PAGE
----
If you’re trying to up your woodworking game, then consider preparing your lumber rather than purchasing them from retailers like some lumber-purchasing maniac. It’s a lot more satisfying – and economic – to saw and dry lumber in-house.
What is Wood Drying?
Wood drying or seasoning is exactly what it sounds like – you dry the wood until most, if not all, of the moisture, has evaporated. Drying your piece of lumber is a must-do step. Since virgin or green lumber contain moisture straight from the trunk, the size of the stock will vary slightly after it has dried. If you build furniture using green timber, the finished product could warp, split, or crack as it dries out. It’s also important that you season lumber used for fireplaces as droplets of moisture could prevent the log from holding a flame.
Methods of Drying Wood
There are four ways to dry wood in preparation for further use. These are air-drying, kiln-drying, microwave-drying, and using a solar kiln.
The classical way to get your lumber as dry as a bone is by letting the air do the work. This is done by stacking the logs or plants outdoors and on raised pallets to prevent them from making contact with moist dirt and grass. You can wrap the stack in a plastic sheet or place them under an overhead canopy to prevent rain from seeping into the logs. Eventually, the logs will be done-dry and ready for further processing. Keep in mind that air-drying your logs can take up to 9 months, so it’s not the most time-efficient method.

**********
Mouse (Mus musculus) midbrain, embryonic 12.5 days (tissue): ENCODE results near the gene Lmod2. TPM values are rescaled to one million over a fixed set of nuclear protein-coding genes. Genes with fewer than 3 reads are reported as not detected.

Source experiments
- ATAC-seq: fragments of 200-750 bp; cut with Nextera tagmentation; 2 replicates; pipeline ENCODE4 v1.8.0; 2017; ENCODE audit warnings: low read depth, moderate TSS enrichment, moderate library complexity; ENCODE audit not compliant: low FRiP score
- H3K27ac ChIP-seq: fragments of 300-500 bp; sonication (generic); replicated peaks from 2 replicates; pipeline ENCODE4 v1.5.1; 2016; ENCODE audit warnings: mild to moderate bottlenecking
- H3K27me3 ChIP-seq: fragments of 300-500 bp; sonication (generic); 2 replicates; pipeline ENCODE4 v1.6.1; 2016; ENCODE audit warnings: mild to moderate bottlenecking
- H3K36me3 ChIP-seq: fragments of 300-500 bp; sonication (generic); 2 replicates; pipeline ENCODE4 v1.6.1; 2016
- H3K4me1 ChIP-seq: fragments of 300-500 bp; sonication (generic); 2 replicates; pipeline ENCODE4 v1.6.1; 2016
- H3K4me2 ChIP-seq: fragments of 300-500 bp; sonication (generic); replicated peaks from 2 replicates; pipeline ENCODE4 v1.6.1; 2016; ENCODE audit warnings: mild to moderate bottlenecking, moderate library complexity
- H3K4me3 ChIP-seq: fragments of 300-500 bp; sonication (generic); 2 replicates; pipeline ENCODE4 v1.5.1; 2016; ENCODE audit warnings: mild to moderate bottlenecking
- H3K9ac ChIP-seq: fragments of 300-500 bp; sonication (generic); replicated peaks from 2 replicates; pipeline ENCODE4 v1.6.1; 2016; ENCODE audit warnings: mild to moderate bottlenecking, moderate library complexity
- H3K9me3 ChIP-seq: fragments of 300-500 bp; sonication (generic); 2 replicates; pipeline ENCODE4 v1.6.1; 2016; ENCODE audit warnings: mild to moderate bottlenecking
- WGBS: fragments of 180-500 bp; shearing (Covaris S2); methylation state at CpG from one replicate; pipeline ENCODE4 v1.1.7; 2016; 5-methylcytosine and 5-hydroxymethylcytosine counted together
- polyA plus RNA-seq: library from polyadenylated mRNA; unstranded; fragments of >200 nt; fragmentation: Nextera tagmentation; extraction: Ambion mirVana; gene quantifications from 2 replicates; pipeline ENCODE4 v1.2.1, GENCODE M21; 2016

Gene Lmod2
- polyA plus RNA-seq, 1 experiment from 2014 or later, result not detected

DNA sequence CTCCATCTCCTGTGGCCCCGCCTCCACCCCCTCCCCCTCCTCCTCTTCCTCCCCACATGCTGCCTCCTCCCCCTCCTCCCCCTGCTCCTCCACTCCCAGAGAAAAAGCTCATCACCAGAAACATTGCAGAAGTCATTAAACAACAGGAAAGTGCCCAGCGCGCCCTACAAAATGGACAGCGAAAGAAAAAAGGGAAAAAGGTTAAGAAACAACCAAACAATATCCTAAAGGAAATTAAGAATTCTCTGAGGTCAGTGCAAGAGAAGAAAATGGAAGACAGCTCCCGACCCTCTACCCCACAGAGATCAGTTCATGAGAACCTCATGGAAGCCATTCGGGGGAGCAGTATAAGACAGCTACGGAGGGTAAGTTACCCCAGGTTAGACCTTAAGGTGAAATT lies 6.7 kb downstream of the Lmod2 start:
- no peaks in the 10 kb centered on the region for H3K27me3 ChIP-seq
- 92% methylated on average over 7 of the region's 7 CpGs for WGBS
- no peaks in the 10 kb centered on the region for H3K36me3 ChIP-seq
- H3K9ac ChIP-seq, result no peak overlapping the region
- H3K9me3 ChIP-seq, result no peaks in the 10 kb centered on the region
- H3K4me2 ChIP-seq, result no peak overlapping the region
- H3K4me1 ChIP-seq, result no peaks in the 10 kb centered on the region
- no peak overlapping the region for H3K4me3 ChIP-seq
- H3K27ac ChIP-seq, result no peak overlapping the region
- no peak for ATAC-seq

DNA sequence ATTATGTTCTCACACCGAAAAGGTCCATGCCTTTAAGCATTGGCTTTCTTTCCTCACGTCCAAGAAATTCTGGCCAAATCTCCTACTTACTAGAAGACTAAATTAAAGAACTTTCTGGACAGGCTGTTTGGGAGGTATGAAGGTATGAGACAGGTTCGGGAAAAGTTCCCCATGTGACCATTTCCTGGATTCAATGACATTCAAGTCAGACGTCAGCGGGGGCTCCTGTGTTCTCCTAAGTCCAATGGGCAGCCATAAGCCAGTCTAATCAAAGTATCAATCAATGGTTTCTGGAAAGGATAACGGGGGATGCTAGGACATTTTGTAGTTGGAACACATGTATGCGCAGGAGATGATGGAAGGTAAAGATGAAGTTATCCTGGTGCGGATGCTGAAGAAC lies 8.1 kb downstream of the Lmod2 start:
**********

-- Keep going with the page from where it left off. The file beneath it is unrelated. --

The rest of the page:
Commercial companies use a kiln to season their lumber. A kiln quickens the drying process by removing excess moisture by way of introducing heat from an external source. It only takes about 2 to 7 days to complete depending on the type of wood you’re drying.
Kiln-drying can be further divided into two categories – progressive and compartmental. Progressive kiln-drying is similar to an assembly line belt that passes through an oven. As it reaches the end, the lumber should be moisture-free. Compartmental kiln-drying involves leaving the bundle of logs in a huge oven-building. As you can probably guess, kiln-drying is an expensive process that only huge companies can afford.
In this drying process, pulsed energy is shot directly into the logs to force moisture out and reducing the risk of degradation during the process. This is by far the quickest method of drying lumber and is most appropriate for veneer, chips, and composite materials. Once again, the downside of this method is the initial investment cost. Saving time can mean having to mortgage your home.
If you’re looking to reduce the amount of time needed to dry logs without having to strike a deal with the financial devil, then a solar kiln may be the solution for you.
This method has the benefits of both the speed of kiln-drying and the low cost of air-drying. You can even construct your solar kiln if you have the time and materials.
This method harnesses the power of the sun – like in air-drying – and keeps heat inside – like a greenhouse. A fan or similar device can be used to circulate the air inside of a metal/wooden/plastic construction to evenly dry out the log bundle.